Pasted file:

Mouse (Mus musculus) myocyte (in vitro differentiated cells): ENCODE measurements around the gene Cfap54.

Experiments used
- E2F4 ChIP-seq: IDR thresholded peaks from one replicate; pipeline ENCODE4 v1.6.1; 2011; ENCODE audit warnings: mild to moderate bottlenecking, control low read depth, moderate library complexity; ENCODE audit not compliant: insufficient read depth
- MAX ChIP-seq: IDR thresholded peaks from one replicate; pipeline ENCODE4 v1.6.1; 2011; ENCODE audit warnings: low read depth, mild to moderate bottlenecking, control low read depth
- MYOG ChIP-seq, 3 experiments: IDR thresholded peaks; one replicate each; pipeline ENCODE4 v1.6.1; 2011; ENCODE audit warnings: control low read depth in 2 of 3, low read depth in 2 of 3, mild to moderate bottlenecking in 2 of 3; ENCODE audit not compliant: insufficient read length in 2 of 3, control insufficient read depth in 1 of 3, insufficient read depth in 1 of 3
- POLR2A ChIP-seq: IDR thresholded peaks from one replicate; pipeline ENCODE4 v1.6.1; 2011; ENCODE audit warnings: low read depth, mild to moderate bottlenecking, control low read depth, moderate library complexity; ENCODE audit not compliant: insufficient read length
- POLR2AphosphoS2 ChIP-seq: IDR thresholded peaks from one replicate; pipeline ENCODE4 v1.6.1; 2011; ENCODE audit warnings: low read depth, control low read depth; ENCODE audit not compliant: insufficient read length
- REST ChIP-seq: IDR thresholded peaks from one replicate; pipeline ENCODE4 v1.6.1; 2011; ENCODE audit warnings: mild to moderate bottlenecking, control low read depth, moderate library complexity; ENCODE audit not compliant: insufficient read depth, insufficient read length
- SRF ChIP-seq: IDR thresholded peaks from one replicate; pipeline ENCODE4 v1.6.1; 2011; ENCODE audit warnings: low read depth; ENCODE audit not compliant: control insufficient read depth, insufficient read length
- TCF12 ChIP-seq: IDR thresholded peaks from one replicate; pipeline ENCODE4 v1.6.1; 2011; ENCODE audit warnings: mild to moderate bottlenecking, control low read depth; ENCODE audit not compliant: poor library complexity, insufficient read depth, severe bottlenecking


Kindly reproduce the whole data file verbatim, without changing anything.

Mouse (Mus musculus) myocyte (in vitro differentiated cells): ENCODE measurements around the gene Cfap54.

Experiments used
- E2F4 ChIP-seq: IDR thresholded peaks from one replicate; pipeline ENCODE4 v1.6.1; 2011; ENCODE audit warnings: mild to moderate bottlenecking, control low read depth, moderate library complexity; ENCODE audit not compliant: insufficient read depth
- MAX ChIP-seq: IDR thresholded peaks from one replicate; pipeline ENCODE4 v1.6.1; 2011; ENCODE audit warnings: low read depth, mild to moderate bottlenecking, control low read depth
- MYOG ChIP-seq, 3 experiments: IDR thresholded peaks; one replicate each; pipeline ENCODE4 v1.6.1; 2011; ENCODE audit warnings: control low read depth in 2 of 3, low read depth in 2 of 3, mild to moderate bottlenecking in 2 of 3; ENCODE audit not compliant: insufficient read length in 2 of 3, control insufficient read depth in 1 of 3, insufficient read depth in 1 of 3
- POLR2A ChIP-seq: IDR thresholded peaks from one replicate; pipeline ENCODE4 v1.6.1; 2011; ENCODE audit warnings: low read depth, mild to moderate bottlenecking, control low read depth, moderate library complexity; ENCODE audit not compliant: insufficient read length
- POLR2AphosphoS2 ChIP-seq: IDR thresholded peaks from one replicate; pipeline ENCODE4 v1.6.1; 2011; ENCODE audit warnings: low read depth, control low read depth; ENCODE audit not compliant: insufficient read length
- REST ChIP-seq: IDR thresholded peaks from one replicate; pipeline ENCODE4 v1.6.1; 2011; ENCODE audit warnings: mild to moderate bottlenecking, control low read depth, moderate library complexity; ENCODE audit not compliant: insufficient read depth, insufficient read length
- SRF ChIP-seq: IDR thresholded peaks from one replicate; pipeline ENCODE4 v1.6.1; 2011; ENCODE audit warnings: low read depth; ENCODE audit not compliant: control insufficient read depth, insufficient read length
- TCF12 ChIP-seq: IDR thresholded peaks from one replicate; pipeline ENCODE4 v1.6.1; 2011; ENCODE audit warnings: mild to moderate bottlenecking, control low read depth; ENCODE audit not compliant: poor library complexity, insufficient read depth, severe bottlenecking